“Not much pressure,” says Topp, gritting her teeth and hiding under her T-shirt, when I ask her about McGregor. Of Logos, Topp says, “It’s about your own monsters and it’s like going through a muddy storm and coming out the other side … what’s the landscape like now?” Her choreographic work is defined emotion.

Watching her dancers rehearse, Topp sits, legs out, almost doing the splits. She’s holding a tablet, filming the phrase. There are four dancers on the stage of the studio, and around her, behind the red line, lounge her other dancers. It’s sweaty and hot in the studio and, if anything, the dancers look rugged up, some of them wearing leg warmers. They dance in socks. The four dancers look as though they are connected by string, their movements responding to one another. The music is by Ludovico Einaudi and it’s loud, agitating and argumentative.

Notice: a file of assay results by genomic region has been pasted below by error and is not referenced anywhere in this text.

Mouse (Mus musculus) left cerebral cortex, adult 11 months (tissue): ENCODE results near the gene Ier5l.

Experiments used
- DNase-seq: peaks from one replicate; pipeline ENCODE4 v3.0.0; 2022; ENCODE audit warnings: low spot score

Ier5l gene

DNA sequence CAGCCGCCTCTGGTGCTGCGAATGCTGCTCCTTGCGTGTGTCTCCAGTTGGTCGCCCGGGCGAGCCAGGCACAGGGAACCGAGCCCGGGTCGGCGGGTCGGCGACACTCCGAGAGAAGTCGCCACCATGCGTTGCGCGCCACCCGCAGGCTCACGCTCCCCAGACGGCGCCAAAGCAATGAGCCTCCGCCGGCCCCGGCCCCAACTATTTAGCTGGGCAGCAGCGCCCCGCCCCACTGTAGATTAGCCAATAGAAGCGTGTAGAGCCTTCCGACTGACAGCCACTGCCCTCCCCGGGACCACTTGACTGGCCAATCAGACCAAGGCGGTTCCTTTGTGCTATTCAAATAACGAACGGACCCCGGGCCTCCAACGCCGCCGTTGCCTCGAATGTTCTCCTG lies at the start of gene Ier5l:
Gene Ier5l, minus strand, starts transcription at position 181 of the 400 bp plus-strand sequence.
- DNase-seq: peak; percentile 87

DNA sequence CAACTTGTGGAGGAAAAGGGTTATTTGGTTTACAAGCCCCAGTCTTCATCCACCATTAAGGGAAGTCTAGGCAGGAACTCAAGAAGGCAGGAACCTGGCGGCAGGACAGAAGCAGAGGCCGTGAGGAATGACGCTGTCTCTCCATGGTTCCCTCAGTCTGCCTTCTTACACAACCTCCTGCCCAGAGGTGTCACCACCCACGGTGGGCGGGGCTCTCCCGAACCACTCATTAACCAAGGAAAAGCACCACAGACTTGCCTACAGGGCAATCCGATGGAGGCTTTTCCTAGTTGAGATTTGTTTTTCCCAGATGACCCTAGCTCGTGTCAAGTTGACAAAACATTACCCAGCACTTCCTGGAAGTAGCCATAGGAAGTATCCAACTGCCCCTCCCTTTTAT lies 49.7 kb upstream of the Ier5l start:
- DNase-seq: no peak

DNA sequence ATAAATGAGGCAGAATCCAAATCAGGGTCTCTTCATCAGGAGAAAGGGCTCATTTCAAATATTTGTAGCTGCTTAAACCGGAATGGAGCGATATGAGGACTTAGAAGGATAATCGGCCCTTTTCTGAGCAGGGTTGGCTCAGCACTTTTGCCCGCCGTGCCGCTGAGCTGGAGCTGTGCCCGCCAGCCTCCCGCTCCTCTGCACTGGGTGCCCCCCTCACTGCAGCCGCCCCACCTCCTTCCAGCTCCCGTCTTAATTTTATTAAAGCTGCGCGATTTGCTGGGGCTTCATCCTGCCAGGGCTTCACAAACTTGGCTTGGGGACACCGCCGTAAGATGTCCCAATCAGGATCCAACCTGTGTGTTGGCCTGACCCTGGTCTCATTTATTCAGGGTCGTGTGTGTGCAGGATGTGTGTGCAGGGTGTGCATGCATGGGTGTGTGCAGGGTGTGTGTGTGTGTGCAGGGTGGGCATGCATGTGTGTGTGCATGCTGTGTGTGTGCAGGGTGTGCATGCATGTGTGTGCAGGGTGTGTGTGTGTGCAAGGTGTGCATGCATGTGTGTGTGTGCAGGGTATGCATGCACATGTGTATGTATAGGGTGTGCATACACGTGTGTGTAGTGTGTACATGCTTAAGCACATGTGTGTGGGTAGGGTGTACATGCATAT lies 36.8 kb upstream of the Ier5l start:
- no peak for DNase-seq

In a violet leotard and a thick black headband, Jasmine sits behind the red line, stretching. She is sitting in the splits; her legs look as if they belong to another person. Jett is rehearsing behind the others, unrelated to the phrase that Topp is working on at the front of the room. Every now and then Jett stops to roll the soles of his feet on a plastic, spiky ball. Coco has silver hoops in her ears, lots of silver rings on her fingers. She doesn’t dance. She sits on the ground, watching the dancers with as much attention as Topp. She calls out suggestions to the other dancers as they pause. On stage Amanda and Joey dance together; at the front Dana and Jarryd dance. When they’re not dancing, they’re joking, smiling. They dance in front of a mirrored wall. They dance for an imagined audience, for Topp.

Topp directs them with her own soft movements and quiet words and, when it all comes together, with loud encouragement, profuse excitement and swearing.

“Yes, yes, yes!” Topp claps, as the dancers land their lift.

“That was the perfect shape; there you go.

“Oh, I love it. Put it in there, put it in there. I love it.